evoked potentials

optic nerve colboma
OPTIC NERVE COLBOMA

Dutton GN Eye 18:1038-1048, 2004

family three1
FAMILY THREE
  • Index case has heterozgous mutation of the Paired Box 2 (PAX2) gene
  • Renal coloboma syndrome
  • Commonest renal lesions are hypoplasia; VUR and MCDK also reported
  • Father of the index case has ‘slightly anomalous optic disc up’
breakthrough in 1995
BREAKTHROUGH IN 1995

Sanyanusin P et alNature Genetics 9:358-364, 1995

renal coloboma syndrome
RENAL COLOBOMA SYNDROME

● Autosomal dominant inheritance

●Highly variable presentation even in

the same family

●Optic nerve colobomas

●Kidney hypoplasia or dysplasia

● ? Secondary glomerular lesions

●Ureter malformations

Sanyanusin P et alNature Genetics 9:358-364, 1995

Eccles MR and Schimmenti LA Clin Genet 56:1-9, 1999

pax2 transcription factor
PAX2 TRANSCRIPTION FACTOR

PAX2 is expressed in the developing eye and renal tract. It prevents death of undifferentiated cells

Human fetal ureter Human fetal kidney

Winyard PJ et alJ Clin Invest 98:451-459, 1996

family four
FAMILY FOUR
  • ES – female 2 years old
  • Presented with ‘hidden eyes’ (cyryptophthalmos), laryngeal web, fused fingers and toes, abnormal genitalia and malformed hindgut.
  • Has a solitary, pelvic kidney
  • Previous sibling – terminated and had bilateral renal agnenesis
fraser syndrome
FRASER SYNDROME

● Autosomal recessive

● Slavotinek and Tifft (J Med Genet

2005) reviewed 117 cases……..

Major criteria: cryptophthalmos,

syndactyly, abnormal genitalia,

and a sibling with Fraser syndrome

renal features of fraser syndrome
RENAL FEATURES OF FRASER SYNDROME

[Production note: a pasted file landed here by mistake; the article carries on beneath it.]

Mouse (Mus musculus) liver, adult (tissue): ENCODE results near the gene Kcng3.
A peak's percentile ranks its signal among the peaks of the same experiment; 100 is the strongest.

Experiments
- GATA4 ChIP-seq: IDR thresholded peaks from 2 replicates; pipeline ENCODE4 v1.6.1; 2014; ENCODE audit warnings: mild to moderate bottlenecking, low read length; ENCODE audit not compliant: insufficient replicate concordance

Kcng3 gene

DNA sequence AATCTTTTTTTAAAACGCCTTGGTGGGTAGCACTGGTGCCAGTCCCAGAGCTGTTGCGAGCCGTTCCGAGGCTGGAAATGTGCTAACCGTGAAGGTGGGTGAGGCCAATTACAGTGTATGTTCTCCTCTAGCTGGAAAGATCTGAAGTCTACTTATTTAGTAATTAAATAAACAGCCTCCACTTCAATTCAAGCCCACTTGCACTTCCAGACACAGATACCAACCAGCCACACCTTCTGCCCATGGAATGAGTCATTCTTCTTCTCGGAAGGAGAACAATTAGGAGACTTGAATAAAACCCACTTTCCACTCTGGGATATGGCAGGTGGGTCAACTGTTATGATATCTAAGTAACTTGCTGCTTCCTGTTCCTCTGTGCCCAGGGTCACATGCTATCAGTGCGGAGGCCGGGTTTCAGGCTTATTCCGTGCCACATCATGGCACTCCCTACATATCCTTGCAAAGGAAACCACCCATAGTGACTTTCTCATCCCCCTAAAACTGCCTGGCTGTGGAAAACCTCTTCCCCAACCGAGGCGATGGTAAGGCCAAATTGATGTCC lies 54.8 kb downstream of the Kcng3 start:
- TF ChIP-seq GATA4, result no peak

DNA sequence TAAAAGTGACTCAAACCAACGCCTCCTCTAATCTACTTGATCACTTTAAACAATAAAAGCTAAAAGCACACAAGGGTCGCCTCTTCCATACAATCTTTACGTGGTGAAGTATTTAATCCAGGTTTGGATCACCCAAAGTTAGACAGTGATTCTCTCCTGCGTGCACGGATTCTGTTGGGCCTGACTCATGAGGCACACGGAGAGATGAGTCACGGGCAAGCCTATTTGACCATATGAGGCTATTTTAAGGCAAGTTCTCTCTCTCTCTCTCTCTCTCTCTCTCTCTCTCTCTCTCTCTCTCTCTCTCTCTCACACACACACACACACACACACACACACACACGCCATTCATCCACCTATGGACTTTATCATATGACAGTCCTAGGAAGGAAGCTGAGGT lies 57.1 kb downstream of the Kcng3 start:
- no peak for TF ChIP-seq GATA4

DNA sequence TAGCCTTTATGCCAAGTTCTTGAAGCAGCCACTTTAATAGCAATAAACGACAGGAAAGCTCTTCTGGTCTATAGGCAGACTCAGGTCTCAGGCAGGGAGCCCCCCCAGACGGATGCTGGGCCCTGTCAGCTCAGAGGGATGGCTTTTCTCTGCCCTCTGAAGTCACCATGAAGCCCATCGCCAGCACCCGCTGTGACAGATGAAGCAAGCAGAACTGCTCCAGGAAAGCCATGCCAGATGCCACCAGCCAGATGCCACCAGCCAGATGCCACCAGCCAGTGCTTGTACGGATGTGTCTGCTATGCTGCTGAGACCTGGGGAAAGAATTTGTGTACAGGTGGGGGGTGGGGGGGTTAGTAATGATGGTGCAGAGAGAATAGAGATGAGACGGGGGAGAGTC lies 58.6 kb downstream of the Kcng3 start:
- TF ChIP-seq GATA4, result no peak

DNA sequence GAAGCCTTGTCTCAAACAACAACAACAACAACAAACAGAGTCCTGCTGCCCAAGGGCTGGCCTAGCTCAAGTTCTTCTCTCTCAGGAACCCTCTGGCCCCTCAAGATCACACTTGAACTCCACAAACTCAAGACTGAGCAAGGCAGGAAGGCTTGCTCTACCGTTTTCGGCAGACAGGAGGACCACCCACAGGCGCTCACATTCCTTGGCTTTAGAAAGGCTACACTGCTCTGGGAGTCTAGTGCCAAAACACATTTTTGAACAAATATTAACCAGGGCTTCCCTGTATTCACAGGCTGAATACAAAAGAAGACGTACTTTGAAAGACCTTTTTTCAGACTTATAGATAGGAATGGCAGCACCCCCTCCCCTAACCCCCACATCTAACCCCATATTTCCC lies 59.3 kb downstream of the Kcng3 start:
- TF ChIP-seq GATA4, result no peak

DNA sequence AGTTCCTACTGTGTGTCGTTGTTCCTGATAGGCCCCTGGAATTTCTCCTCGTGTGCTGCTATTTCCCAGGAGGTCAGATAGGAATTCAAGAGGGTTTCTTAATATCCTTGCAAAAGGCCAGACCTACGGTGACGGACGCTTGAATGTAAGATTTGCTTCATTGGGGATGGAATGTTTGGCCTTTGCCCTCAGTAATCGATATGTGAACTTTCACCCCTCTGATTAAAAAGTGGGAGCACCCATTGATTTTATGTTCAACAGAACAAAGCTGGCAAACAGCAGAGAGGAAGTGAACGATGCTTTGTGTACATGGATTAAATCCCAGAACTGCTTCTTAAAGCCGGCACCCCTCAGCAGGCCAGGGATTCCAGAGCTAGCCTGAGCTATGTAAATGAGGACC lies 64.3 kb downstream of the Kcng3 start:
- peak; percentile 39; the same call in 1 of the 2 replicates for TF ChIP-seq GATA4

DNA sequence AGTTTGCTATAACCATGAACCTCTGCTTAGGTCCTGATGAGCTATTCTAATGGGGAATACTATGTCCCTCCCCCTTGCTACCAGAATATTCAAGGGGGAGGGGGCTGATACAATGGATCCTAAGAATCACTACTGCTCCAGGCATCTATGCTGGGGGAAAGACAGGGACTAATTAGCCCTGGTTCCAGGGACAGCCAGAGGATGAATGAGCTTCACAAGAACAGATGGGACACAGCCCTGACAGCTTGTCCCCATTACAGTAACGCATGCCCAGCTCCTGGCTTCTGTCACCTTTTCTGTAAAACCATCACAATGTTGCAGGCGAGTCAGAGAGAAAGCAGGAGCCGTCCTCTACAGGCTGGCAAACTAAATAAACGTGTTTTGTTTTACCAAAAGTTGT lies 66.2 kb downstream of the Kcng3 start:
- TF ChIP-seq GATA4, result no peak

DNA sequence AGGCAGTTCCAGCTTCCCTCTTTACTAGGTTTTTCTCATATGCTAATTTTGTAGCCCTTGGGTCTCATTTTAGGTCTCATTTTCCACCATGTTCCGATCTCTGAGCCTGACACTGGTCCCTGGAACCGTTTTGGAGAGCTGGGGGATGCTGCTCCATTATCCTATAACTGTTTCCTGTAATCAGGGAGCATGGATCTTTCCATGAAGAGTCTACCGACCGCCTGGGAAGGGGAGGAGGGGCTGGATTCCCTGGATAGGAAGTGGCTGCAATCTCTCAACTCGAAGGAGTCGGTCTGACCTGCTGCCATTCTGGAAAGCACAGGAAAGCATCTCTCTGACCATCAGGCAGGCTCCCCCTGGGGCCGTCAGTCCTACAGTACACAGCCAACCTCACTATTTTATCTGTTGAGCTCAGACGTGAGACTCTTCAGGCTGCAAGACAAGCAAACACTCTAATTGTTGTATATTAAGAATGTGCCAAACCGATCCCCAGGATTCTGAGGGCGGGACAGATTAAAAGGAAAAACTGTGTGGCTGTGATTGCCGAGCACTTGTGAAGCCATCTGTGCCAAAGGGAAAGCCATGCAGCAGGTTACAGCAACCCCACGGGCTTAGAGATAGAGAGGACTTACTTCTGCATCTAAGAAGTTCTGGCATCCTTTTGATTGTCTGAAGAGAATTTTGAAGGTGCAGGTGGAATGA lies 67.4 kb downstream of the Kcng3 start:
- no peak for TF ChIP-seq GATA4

● Slavotinek and Tifft (J Med Genet 2005)

review of 117 cases…….

27% had ‘bilateral renal agenesis’

19% had ‘unilateral renal agenesis’

14% had renal ‘cystic dysplasia’

14% had renal ‘hypoplasia’

20% had absent or small urinary bladder

fras1 protein and homozyous mutations
FRAS1 PROTEIN AND HOMOZYOUS MUTATIONS

Human Blebbed mouse

FRAS1 codes for a 4007 amino acid protein

(MacGregor L et al Nature Genet 34:203-208, 2003)

in fraser syndrome the ureteric bud ub fails to penetrate renal mesenchyme rm
IN FRASER SYNDROME THE URETERIC BUD (UB) FAILS TO PENETRATE RENAL MESENCHYME (RM)

RM

UB

Pitera JE et al Hum Mol Genet 17:3953-3964,2008

family five
FAMILY FIVE
  • AF – female index case now seven years old
  • Potter sequence (oligohydramnios and

bilateral renal malformation) in two previous

siblings.

  • Oligohydramnios at 33 weeks gestation.
  • Subsequently she had a diagnosis of bilateral

renal hypoplasia/dysplasia

  • Aged 3 years, her renal function was about

1/5th of normal.

three generations affected by kidney hypoplasia and dysplasia
THREE GENERATIONS AFFECTED BY KIDNEY HYPOPLASIA AND DYSPLASIA

Kerecuk L et al Nephrol Dial Transplant 22:259-263, 2007

three generations affected by kidney malformations mis classification of two adults
THREE GENERATIONS AFFECTED BY KIDNEY MALFORMATIONS:MIS-CLASSIFICATION OF TWO ADULTS

“Focal segmental glomerulosclerosis”

► ◄

“Minimal change nephrotic syndrome”

► ◄

Kerecuk L et al Nephrol Dial Transplant 22:259-263, 2007

family five1
FAMILY FIVE
  • Looks like an autosomal dominant disorder
  • Very variable expression of kidney disease with fetal, childhood and adult presentations
  • No syndromic clinical features
  • Normal analyses of PAX2, HNF1band EYA1 genes
  • ? A new renal malformation gene ?
final thoughts and questions
FINAL THOUGHTS AND QUESTIONS
  • Genetic testing may cost several hundred Euros

but……

  • Finding a mutation provides a family with an answer to their often long-sought question “why was my child born with a kidney malformation?”

but…..

  • Should we perform genetic and/or renal ultrasound screening of parents, siblings and the ‘next generation’.
  • Nephrologists need to link-up with clinical geneticists for help with counselling
  • Why can the severity of renal malformation vary considerably within one family? (‘modifying’ genes)